Killer whale (orca) conservation and management

Orcas in San Juan Islands
Photo by Chase Gunnell

Be Whale Wise this boating season

With boating season underway now, it's a great time to review regulations and best practices that support Southern Resident killer whale survival.

Listed as endangered under the Endangered Species Act in 2005, Southern Residents face three main threats: a lack of food, contaminants in their food, and vessel noise and disturbance as they forage and communicate using echolocation.

A key finding from research that NOAA Fisheries published in 2021 indicated the effects of vessel noise are especially prominent for females, which often cease foraging when boats approach within 400 yards. Research shows this tendency to stop foraging when boats are nearby may be most concerning for pregnant or nursing mothers that need to find more food to support calves. 

This is especially critical given the low percentage of breeding females in the Southern Resident population and challenges with successful births and calf survival.  

Recreational boaters can do their part to help by: 

  • At minimum, giving Southern Residents at least 300 yards on either side and 400 yards in front of and behind them. Avoid approaching Southern Resident killer whales within 1,000 yards. Legislation passed in 2023 increases the mandatory distance to 1,000 yards beginning in 2025.
  • Reducing their speed to seven knots within one-half nautical mile of Southern Residents.
  • In areas where Southern Residents may be present, setting depth finders to 200 kHz frequency or temporarily turning them off. Underwater transducers, such as depth finders, can overlap with echolocation frequencies that Southern Resident killer whales use to find food, communicate, and travel through Washington’s waters. 
  • Watching for the Whale Warning Flag, an optional tool from the San Juan County Marine Resources Committee that lets others know that there are whales nearby. If boaters see the flag, they should slow down and continue to follow Be Whale Wise regulations and guidelines.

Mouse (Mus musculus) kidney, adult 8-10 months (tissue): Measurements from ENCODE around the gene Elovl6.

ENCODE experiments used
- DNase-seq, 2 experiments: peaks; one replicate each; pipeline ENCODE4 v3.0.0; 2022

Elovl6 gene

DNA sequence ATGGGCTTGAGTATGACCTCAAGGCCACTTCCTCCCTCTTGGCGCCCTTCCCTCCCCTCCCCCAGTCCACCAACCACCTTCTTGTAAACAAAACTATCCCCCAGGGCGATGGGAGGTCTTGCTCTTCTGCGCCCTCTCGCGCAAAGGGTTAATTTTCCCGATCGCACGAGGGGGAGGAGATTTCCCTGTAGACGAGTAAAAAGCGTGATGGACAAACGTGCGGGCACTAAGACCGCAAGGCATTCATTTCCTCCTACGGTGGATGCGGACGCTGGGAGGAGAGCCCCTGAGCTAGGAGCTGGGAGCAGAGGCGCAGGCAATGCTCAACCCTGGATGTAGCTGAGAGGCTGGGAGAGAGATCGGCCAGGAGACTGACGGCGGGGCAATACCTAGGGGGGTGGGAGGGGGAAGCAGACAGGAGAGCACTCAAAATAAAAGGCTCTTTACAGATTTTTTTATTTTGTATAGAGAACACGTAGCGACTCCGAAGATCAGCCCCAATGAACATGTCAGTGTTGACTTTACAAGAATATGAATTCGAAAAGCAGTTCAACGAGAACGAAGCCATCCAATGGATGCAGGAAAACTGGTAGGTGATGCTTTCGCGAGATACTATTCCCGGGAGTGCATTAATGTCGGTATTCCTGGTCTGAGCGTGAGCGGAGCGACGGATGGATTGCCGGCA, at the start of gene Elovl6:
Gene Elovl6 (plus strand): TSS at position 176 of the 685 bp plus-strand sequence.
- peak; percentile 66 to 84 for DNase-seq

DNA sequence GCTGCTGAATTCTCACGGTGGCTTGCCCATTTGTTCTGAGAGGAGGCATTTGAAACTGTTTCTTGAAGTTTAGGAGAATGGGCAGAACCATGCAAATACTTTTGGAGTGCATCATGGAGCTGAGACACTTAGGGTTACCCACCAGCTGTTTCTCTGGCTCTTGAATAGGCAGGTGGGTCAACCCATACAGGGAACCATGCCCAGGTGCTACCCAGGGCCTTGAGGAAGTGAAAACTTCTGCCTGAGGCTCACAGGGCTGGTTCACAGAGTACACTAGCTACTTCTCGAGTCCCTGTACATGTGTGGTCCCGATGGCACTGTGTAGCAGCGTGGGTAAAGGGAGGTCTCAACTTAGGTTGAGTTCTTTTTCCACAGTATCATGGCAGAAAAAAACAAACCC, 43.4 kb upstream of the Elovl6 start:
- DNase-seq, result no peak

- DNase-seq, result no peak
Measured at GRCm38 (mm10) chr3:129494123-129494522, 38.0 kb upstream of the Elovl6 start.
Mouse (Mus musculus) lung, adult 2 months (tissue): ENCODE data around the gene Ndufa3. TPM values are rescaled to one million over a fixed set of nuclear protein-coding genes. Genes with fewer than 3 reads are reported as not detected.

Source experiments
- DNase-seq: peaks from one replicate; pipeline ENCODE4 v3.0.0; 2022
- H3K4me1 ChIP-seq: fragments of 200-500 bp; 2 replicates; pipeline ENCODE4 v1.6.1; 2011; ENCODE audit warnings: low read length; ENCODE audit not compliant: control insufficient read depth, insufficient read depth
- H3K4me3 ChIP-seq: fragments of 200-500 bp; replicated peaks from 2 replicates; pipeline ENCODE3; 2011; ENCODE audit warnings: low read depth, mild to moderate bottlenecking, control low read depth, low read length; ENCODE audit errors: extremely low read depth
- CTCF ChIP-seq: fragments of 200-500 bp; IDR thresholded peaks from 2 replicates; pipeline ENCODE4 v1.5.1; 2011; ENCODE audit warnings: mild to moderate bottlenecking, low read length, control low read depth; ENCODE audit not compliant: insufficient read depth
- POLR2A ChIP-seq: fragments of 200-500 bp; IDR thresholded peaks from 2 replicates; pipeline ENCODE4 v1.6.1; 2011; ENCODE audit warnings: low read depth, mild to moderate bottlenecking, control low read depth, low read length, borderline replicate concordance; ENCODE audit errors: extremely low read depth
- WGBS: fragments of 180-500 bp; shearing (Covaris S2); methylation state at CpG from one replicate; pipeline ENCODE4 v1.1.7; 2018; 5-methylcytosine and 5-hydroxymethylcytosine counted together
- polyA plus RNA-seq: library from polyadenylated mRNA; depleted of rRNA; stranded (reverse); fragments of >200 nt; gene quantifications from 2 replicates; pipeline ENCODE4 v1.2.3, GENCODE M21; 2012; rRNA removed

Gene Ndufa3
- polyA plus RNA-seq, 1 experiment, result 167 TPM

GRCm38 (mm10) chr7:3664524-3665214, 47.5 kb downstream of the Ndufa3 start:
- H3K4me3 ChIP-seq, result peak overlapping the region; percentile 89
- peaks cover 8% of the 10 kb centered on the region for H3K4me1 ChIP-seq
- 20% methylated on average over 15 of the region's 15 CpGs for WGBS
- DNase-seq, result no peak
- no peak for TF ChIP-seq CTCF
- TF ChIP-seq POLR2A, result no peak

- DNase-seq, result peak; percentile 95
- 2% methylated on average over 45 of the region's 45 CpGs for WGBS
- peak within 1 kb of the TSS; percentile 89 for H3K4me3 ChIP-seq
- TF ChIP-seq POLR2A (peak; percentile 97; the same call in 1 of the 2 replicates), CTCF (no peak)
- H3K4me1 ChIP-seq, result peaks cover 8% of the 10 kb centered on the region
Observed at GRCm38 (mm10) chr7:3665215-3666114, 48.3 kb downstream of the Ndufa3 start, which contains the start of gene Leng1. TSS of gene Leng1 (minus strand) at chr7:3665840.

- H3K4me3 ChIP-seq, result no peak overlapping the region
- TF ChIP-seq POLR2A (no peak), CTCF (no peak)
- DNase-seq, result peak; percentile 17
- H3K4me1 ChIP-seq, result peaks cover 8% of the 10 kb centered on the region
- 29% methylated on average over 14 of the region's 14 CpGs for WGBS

Learn more at and in our video below. 

If you observe harassment or disturbance of marine mammals, please help by reporting it as soon as possible to NOAA Fisheries enforcement hotline at 1-800-853-1964 or the WDFW enforcement line at 877-933-9847 and/or or report online at For offenses in progress, please call 911.

Supporting orca recovery 

Despite their endangered listing, the southern resident killer whale population has continued to decline, signaling that they need additional intervention in their recovery. WDFW is committed to conserving and protecting these iconic animals and is working tirelessly to support their return from the brink of extinction. In addition to serving on Governor Inslee's Southern Resident Orca Task Force, some of our recent efforts to support southern resident killer whale recovery include: 

  • Carefully managing fisheries to avoid impacts to killer whale and Chinook salmon recovery, including a new 10-year Puget Sound Chinook Harvest Management Plan. Learn more about sustainable salmon for Southern Resident orcas and people in our blog post.